Wednesday, November 11, 2015
I love, love, love this book. Whether or not you know and love Calvin & Hobbes (and if you've never read Calvin & Hobbes, you need to!), this is a story that will resonate with you. Calvin is an unreliable narrator, but delightfully so. Because of his schizophrenia, even he isn't able to tell you for sure what's real and what isn't, but he is determined to see his only solution through, even if it's what others might call crazy. And that's a brilliant source of tension in the novel--as the stakes grow, the question of whether or not Susie is real becomes imperative, for her sake if she's real and for Calvin's if she's not. The Hobbes character is downright delightful, which makes it rather tragic that he's this frustratingly, damagingly fictive element of Calvin's mind.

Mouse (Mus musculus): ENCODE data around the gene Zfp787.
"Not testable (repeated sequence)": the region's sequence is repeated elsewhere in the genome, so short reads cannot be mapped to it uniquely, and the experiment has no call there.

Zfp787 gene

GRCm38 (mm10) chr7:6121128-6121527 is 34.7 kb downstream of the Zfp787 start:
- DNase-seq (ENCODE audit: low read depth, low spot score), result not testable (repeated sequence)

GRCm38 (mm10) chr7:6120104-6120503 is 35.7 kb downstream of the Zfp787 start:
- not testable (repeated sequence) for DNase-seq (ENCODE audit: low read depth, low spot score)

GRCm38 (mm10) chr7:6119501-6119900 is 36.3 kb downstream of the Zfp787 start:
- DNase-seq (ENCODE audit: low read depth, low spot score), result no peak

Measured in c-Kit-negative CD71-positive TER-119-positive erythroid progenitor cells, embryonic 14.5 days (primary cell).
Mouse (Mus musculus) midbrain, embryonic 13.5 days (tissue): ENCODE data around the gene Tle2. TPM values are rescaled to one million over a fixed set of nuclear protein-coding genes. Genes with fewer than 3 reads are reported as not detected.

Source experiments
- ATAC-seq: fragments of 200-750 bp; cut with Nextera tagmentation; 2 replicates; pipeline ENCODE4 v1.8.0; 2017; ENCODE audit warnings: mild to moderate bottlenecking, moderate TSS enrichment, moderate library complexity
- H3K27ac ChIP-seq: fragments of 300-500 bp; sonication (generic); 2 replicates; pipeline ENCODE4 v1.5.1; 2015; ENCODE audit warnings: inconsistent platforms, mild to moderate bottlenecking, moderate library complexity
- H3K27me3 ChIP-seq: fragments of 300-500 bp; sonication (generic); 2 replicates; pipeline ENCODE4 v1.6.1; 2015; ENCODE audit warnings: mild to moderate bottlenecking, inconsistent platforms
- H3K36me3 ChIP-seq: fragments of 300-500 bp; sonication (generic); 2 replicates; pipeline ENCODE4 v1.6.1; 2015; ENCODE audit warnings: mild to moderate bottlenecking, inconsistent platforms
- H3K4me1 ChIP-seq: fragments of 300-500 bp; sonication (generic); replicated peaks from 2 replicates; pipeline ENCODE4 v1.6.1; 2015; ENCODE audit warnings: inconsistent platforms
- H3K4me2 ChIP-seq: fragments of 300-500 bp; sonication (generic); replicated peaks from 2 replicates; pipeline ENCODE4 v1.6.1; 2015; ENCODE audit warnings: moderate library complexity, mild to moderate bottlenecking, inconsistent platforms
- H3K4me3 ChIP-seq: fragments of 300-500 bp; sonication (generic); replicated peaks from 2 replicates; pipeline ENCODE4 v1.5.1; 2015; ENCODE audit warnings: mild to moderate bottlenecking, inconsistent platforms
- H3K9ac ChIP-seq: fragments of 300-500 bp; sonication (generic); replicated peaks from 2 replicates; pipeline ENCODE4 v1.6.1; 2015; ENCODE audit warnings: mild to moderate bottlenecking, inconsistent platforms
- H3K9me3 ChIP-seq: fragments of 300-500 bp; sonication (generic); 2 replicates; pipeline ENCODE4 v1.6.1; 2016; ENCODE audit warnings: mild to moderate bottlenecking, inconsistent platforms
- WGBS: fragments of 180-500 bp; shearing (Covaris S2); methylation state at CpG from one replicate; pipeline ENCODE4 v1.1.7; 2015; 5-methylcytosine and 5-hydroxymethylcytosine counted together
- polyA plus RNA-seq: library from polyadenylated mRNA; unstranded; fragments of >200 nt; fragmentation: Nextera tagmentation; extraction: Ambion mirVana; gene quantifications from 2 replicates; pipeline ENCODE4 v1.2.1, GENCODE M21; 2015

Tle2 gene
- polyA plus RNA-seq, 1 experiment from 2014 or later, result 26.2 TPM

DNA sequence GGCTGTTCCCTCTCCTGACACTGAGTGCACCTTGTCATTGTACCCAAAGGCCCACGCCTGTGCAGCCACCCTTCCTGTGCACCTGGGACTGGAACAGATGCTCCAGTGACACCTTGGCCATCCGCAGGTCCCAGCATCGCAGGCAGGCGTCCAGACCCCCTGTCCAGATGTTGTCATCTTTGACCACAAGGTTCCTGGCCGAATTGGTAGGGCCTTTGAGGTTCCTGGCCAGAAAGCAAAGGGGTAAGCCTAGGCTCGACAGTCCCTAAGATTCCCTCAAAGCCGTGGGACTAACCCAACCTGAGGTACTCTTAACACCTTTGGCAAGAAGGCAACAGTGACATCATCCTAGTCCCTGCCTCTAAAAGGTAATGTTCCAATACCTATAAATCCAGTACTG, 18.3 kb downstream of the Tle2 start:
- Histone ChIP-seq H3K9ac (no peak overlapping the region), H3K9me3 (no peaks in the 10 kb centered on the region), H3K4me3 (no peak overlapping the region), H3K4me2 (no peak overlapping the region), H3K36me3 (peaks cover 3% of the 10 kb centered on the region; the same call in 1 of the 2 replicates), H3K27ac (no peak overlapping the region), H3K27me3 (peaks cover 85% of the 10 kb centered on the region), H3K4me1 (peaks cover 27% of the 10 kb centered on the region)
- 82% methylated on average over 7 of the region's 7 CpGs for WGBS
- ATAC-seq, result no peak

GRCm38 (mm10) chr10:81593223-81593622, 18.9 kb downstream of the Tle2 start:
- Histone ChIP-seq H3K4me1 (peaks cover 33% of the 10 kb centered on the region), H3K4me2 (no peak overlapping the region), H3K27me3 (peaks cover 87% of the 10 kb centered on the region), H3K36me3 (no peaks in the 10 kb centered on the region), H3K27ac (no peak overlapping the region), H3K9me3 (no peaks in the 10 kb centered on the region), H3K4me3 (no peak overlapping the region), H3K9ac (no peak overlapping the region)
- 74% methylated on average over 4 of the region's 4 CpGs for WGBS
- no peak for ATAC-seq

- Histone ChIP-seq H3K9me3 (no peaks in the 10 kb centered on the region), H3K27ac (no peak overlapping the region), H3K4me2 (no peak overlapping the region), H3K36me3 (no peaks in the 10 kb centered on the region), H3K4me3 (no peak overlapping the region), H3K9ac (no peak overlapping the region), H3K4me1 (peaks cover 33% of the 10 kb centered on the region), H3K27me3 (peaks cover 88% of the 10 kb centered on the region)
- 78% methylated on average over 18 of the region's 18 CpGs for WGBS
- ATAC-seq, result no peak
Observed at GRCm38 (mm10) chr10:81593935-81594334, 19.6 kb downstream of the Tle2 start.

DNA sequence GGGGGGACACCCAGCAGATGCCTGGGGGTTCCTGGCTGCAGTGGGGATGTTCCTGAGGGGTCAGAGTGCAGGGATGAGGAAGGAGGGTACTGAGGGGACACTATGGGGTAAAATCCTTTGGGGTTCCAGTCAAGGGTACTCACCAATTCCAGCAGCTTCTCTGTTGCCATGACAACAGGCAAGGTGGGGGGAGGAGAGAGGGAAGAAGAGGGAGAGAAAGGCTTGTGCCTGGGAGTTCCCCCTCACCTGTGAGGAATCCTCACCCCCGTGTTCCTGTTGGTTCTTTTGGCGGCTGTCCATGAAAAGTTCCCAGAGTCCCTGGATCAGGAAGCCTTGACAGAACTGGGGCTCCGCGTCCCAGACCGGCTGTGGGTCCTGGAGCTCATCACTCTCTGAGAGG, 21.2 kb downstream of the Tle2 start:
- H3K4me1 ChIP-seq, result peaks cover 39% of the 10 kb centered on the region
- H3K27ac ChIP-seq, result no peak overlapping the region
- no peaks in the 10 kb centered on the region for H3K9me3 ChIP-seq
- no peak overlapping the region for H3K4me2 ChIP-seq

When we're kids, we talk about things that are real and aren't real in such distinct terms, even though the lines are often blurred. (Santa Claus is real, by a faraway country or an animal never before seen in person may not be.) I think a common misconception about growing up is that we are better able tell what's real and what's not. But if anything, I think it becomes trickier. And Martine Leavitt addresses this brilliantly--are our feelings real, are our fears valid, does this belief hold weight, will this relationship withstand the trials of life? How do we know when something is real in all the ways that matter? All this, and more in this novel. Calvin is a brilliant little book, bursting with beauty and life.
ARC provided by publisher.